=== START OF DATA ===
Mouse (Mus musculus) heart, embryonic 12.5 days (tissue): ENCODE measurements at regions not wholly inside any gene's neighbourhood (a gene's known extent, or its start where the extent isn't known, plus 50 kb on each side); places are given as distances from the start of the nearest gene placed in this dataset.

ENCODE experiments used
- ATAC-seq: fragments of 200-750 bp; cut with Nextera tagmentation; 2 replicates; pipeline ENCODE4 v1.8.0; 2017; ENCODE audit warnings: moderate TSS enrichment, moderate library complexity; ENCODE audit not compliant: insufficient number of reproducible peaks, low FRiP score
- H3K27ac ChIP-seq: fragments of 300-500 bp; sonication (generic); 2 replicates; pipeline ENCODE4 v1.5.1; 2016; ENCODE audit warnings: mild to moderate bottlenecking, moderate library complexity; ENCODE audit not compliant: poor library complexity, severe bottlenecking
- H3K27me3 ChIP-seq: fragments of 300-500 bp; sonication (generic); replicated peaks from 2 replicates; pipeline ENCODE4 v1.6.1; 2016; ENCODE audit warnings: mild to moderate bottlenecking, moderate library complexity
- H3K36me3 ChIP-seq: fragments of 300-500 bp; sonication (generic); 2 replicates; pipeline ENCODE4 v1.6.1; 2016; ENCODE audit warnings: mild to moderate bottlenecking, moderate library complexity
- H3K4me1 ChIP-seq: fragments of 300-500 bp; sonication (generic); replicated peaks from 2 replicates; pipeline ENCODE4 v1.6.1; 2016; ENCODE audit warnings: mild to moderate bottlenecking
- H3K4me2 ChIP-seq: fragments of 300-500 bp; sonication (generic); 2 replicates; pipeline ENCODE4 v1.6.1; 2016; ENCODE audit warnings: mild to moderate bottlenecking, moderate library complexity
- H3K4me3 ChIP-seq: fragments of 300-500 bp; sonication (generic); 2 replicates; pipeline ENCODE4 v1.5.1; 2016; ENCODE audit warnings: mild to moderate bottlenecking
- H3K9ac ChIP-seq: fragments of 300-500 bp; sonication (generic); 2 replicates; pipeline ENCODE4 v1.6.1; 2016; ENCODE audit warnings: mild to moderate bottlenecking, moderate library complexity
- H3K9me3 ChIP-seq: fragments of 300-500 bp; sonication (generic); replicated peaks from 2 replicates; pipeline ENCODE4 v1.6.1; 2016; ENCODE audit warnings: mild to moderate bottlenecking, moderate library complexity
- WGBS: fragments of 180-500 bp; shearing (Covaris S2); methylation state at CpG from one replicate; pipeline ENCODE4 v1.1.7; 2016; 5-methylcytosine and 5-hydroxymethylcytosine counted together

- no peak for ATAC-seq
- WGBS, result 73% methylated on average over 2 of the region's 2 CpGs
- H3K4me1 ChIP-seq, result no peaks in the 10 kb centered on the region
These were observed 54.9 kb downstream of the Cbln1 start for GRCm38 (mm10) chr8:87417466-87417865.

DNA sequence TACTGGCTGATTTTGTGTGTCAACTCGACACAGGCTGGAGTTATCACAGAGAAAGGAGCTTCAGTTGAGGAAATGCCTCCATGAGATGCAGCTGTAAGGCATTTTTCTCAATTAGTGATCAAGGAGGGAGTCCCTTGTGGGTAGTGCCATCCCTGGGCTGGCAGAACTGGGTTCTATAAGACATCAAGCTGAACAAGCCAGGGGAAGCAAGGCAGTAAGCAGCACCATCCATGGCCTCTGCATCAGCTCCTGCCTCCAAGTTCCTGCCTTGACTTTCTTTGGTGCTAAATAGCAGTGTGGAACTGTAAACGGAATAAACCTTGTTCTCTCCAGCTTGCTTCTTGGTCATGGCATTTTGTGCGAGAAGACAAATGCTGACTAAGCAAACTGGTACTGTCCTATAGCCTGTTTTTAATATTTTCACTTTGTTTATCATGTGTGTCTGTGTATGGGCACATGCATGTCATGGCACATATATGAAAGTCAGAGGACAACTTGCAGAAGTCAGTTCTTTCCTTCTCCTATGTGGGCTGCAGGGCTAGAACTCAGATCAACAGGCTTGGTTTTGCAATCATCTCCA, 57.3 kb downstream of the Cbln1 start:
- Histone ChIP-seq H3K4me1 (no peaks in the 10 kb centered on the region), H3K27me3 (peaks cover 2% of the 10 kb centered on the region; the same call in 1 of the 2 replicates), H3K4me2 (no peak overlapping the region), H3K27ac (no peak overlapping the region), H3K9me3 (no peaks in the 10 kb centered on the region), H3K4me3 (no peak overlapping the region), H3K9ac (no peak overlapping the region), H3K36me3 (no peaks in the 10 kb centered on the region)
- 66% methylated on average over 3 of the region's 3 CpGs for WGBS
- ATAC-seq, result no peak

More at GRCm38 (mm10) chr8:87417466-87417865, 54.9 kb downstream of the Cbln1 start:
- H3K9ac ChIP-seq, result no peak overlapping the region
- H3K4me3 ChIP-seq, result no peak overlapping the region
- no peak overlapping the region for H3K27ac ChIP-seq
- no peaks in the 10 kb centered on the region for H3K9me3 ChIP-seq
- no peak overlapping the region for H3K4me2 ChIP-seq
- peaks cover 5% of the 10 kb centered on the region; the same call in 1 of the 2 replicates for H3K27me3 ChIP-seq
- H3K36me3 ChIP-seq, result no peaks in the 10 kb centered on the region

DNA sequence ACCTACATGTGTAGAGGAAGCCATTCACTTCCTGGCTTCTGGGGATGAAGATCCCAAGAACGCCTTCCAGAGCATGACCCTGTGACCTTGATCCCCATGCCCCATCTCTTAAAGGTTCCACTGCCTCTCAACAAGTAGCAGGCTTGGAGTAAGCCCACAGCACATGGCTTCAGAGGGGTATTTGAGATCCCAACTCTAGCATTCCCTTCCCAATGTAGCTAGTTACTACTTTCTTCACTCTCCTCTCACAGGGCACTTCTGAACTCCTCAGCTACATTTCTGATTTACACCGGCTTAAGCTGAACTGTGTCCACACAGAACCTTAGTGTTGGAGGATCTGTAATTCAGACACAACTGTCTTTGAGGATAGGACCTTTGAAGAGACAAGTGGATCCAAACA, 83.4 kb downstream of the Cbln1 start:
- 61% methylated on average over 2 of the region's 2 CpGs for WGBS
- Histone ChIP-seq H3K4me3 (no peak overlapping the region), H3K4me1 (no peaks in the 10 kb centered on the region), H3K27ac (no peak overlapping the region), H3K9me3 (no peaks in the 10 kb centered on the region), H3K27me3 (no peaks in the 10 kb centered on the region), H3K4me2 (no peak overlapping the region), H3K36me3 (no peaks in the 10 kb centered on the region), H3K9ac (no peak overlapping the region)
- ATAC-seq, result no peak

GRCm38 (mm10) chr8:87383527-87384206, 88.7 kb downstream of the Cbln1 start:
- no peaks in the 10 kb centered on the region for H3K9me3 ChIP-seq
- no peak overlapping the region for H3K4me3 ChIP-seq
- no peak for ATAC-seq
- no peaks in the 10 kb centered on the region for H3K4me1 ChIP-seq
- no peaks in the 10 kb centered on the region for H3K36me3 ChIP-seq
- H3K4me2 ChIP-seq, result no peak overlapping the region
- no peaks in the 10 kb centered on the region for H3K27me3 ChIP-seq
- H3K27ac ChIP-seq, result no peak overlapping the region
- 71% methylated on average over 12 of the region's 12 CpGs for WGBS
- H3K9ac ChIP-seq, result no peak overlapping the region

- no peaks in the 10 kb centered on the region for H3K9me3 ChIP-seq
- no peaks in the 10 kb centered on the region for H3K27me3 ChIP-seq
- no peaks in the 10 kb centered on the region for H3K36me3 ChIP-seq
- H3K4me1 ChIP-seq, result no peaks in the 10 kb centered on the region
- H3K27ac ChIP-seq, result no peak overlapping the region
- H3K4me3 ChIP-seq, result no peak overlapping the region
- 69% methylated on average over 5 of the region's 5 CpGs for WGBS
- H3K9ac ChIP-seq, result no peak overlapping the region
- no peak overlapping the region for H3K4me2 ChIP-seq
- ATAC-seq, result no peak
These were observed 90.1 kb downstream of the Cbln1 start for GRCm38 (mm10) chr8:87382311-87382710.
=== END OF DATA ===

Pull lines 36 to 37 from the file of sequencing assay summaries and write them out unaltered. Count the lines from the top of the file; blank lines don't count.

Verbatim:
- no peak for ATAC-seq
- no peaks in the 10 kb centered on the region for H3K4me1 ChIP-seq